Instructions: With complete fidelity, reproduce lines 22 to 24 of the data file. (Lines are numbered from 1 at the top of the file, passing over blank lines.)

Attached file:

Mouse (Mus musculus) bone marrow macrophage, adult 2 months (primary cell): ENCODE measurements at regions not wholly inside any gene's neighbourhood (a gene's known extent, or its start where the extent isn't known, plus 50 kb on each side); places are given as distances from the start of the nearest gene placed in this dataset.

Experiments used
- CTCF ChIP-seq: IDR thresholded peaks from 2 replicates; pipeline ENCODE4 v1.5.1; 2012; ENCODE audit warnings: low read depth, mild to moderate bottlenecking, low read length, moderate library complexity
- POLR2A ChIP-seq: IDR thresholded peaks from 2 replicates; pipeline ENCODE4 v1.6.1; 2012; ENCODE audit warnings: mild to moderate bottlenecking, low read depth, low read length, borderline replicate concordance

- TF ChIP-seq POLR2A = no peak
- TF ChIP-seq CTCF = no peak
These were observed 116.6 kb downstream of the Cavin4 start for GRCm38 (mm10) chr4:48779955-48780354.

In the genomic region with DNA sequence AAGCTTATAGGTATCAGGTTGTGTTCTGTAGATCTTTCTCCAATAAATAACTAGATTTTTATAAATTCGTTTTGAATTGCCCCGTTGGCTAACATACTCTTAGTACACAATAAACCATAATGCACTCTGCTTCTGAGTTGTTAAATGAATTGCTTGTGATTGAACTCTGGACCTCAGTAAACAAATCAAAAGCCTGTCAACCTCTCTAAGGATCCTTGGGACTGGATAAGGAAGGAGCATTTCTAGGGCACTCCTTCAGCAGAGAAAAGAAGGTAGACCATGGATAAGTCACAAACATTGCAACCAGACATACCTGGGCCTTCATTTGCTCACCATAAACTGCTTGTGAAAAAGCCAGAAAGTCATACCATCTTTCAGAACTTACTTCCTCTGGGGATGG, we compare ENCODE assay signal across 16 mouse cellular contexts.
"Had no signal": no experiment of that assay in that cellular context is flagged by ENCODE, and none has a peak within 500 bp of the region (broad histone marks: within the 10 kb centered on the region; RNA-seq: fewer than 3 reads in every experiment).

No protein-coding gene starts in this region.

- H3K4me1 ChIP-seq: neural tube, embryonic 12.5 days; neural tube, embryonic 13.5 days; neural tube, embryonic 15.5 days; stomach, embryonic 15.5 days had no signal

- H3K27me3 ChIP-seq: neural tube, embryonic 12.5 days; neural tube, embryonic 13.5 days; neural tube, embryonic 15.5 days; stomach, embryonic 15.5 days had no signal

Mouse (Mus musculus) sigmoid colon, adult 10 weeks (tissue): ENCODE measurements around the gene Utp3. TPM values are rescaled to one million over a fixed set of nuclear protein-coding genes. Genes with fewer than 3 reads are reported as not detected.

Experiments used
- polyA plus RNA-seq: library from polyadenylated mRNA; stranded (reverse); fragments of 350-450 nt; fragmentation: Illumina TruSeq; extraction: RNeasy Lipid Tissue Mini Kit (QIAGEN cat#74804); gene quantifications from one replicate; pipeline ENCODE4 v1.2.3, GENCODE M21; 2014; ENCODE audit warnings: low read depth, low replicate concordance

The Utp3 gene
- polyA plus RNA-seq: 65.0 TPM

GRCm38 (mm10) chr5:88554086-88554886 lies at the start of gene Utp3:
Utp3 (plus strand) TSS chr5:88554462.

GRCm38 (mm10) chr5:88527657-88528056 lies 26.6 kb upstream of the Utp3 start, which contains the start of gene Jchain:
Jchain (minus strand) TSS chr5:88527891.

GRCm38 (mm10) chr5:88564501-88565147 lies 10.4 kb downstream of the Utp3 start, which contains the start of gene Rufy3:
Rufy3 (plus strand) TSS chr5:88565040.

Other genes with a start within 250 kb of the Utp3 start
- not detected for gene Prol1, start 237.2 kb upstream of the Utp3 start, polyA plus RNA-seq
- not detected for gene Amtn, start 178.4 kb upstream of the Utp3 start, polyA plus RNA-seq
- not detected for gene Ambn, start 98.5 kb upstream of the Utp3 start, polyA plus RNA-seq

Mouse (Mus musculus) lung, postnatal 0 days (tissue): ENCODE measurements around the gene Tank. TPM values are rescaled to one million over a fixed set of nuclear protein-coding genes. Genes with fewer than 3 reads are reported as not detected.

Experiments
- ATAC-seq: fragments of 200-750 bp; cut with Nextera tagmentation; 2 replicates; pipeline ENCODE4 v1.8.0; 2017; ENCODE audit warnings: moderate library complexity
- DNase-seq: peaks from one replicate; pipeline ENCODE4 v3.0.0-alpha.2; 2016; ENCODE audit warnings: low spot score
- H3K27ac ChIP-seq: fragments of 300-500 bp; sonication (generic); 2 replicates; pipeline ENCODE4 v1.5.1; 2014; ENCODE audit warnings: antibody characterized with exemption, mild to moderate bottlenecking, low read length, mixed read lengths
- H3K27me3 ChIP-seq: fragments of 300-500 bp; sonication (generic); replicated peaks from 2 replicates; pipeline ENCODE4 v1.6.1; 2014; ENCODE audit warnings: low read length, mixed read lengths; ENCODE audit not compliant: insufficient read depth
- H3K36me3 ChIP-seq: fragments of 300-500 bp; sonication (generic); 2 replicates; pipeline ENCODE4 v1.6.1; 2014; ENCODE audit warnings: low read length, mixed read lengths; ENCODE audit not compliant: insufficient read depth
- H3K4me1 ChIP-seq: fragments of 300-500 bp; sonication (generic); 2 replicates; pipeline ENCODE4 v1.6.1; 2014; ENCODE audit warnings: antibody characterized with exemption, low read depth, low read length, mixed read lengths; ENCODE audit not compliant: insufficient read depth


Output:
GRCm38 (mm10) chr5:88564501-88565147 lies 10.4 kb downstream of the Utp3 start, which contains the start of gene Rufy3:
Rufy3 (plus strand) TSS chr5:88565040.

Other genes with a start within 250 kb of the Utp3 start